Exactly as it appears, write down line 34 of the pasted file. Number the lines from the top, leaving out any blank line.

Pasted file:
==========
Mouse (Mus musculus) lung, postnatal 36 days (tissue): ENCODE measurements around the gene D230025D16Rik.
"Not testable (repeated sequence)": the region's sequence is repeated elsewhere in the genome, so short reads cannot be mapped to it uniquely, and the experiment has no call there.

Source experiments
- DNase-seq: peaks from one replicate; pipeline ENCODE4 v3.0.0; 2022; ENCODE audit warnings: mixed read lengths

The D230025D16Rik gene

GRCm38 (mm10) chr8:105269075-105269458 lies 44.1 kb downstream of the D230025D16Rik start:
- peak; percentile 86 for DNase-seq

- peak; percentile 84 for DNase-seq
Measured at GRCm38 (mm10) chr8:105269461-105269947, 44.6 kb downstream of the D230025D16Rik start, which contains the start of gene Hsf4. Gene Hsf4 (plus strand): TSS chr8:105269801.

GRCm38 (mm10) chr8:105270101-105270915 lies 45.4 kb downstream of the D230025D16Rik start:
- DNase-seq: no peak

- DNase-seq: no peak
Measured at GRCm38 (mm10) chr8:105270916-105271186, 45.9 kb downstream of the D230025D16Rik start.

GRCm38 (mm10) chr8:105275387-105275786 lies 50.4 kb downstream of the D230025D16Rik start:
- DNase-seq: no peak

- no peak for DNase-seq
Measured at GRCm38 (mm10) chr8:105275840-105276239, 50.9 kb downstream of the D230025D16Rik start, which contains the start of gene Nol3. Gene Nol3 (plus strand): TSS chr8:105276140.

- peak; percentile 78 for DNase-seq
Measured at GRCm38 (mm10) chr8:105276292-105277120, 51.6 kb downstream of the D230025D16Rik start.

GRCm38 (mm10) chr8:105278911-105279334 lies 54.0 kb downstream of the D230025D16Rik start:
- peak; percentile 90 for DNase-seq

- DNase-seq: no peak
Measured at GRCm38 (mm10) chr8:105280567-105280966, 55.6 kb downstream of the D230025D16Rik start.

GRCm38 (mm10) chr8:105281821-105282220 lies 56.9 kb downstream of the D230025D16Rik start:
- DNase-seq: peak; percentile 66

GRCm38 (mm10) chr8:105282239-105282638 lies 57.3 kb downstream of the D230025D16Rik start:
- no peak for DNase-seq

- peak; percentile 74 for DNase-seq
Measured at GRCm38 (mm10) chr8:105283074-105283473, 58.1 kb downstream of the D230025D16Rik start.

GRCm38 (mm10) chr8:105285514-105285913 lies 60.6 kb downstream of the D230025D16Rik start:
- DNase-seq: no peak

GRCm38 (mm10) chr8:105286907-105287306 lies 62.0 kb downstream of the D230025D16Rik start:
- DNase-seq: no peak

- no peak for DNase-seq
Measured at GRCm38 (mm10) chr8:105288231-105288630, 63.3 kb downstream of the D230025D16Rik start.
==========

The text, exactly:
- no peak for DNase-seq